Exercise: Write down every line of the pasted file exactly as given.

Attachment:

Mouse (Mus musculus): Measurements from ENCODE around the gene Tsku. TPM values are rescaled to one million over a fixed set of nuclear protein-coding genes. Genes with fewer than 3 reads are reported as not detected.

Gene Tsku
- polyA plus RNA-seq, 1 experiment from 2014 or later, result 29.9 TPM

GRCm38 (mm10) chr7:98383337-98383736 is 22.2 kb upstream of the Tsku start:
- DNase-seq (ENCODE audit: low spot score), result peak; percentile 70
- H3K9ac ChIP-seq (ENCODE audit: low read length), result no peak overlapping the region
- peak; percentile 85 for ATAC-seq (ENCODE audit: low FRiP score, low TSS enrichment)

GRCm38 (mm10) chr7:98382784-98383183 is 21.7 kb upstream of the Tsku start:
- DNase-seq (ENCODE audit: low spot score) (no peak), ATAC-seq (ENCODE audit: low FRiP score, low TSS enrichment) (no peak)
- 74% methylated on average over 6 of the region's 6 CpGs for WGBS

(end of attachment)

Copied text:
Mouse (Mus musculus): Measurements from ENCODE around the gene Tsku. TPM values are rescaled to one million over a fixed set of nuclear protein-coding genes. Genes with fewer than 3 reads are reported as not detected.

Gene Tsku
- polyA plus RNA-seq, 1 experiment from 2014 or later, result 29.9 TPM

GRCm38 (mm10) chr7:98383337-98383736 is 22.2 kb upstream of the Tsku start:
- DNase-seq (ENCODE audit: low spot score), result peak; percentile 70
- H3K9ac ChIP-seq (ENCODE audit: low read length), result no peak overlapping the region
- peak; percentile 85 for ATAC-seq (ENCODE audit: low FRiP score, low TSS enrichment)

GRCm38 (mm10) chr7:98382784-98383183 is 21.7 kb upstream of the Tsku start:
- DNase-seq (ENCODE audit: low spot score) (no peak), ATAC-seq (ENCODE audit: low FRiP score, low TSS enrichment) (no peak)
- 74% methylated on average over 6 of the region's 6 CpGs for WGBS